'Die, Diagoras, for Olympus you will not ascend'
the meaning being that although he attained godlike bliss, he could not possibly become a god. Indeed Diagoras died on the spot, and was since considered the very happiest mortal that ever lived. His youngest son, Dorieus, was even more successful than his brothers.
According to another legend, Diagoras' daughter, Kallipateira ('she of the beautiful father') was the only lay woman ever permitted to attend the Olympic Games. Excepting the priestess of Demeter, all women were banned from watching because athletes performed in the nude. Kallipateira's son, Peisirrhodos, as well as her nephew, Eukles, had won the Olympic Games too, when she decided to sneak into the crowd, disguised as a man. She was discovered and brought before the Hellanodikai (Judges of the Hellenes) to be tried for sacrilege on pain of death; there she proclaimed that if any woman could ever be allowed to defy the ban, it was she, having had a father, three brothers, a son and a nephew achieve victory eight times there. The judges were awed, and she was acquitted.

Dinocrates of Rhodes (last quarter of the 4th century BC) was a Greek architect and technical adviser for Alexander III of Macedon.
Dinocrates is known for his planning of the Egyptian city of Alexandria, the monumental funeral pyre for Hephaestion and the reconstruction of the temple of Artemis at Ephesus, as well as other works.

Leonidas of Rhodes
Leonidas of Rhodes born 188 BCE) was one of the most famous Olympic runners of antiquity. Competing in the Olympic Games of 164 BCE, he captured the crown in three separate foot races - the stadion, the diaulos, and the hoplitodromos. He repeated this feat in the next three subsequent Olympics, in 160 BCE, in 156 BCE, and finally in 152 BCE at the age of 36. Leonidas's lifetime record of twelve Olympic crowns was unmatched in the ancient world.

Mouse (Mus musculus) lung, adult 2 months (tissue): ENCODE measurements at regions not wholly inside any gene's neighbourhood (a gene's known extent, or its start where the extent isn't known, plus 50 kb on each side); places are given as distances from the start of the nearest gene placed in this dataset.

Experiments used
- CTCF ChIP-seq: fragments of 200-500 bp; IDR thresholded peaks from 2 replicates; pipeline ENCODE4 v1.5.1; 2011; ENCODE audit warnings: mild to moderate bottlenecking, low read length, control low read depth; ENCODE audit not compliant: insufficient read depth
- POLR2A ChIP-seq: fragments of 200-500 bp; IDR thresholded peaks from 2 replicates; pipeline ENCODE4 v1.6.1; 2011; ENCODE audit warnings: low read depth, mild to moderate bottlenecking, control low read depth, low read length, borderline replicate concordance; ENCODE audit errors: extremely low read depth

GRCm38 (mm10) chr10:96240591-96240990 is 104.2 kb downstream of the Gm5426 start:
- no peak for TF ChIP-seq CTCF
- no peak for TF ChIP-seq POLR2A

Leonidas was renowned not only for his unsurpassed number of victories but for his versatility as a runner. His favored races required speed and strength in differing degrees; the stadion and the diaulos, 200-yard and 400-yard races respectively, were best suited to sprinters, while the hoplitodromos, a diaulos performed with bronze armor and shield, required more muscular strength and endurance. Philostratus the Athenian wrote in his Gymnastikos that Leonidas's versatility made all previous theories of runners' training and body types obsolete.

Memnon of Rhodes
Memnon of Rhodes (380 - 333 BC) was the commander of the Greek mercenaries working for the Persian king Darius III when Alexander the Great of Macedonia invaded Persia in 334 BC. He commanded the mercenaries at the Battle of the Granicus River, where his troops were massacred by the victorious Macedonians. He then began a campaign to capture the Aegean islands with the Persian fleet and led a direct assault on Macedonia, while Alexander was resting at Phaselis. Memnon managed to capture the island of Chios and most of Lesbos. Demosthenes, after hearing of Memnon's successes, began to prepare Athens for a revolt along with other Greek cities, while Sparta began to prepare for war. By a stroke of fortune for Alexander, Memnon died of illness at Mytilene and transferred command to his nephew, Pharnabazus.
Many scholars maintain that had Memnon's campaign been successful, Alexander would have had an immensely difficult time continuing his campaign in Asia, and might have soon been defeated. It was not until after the major Persian defeat at the Battle of Issus that Memnon's strategy was revitalised and finally put into action, but by then the advantage had been lost, and Alexander showed himself willing to sacrifice Greece if necessary by then if he still felt he could accomplish his greater goals.
Memnon was the brother of Mentor of Rhodes, brother-in-law of Artabazus of Phrygia, and husband and uncle of Barsine, Artabazus' daughter and Alexander the Great's mistress.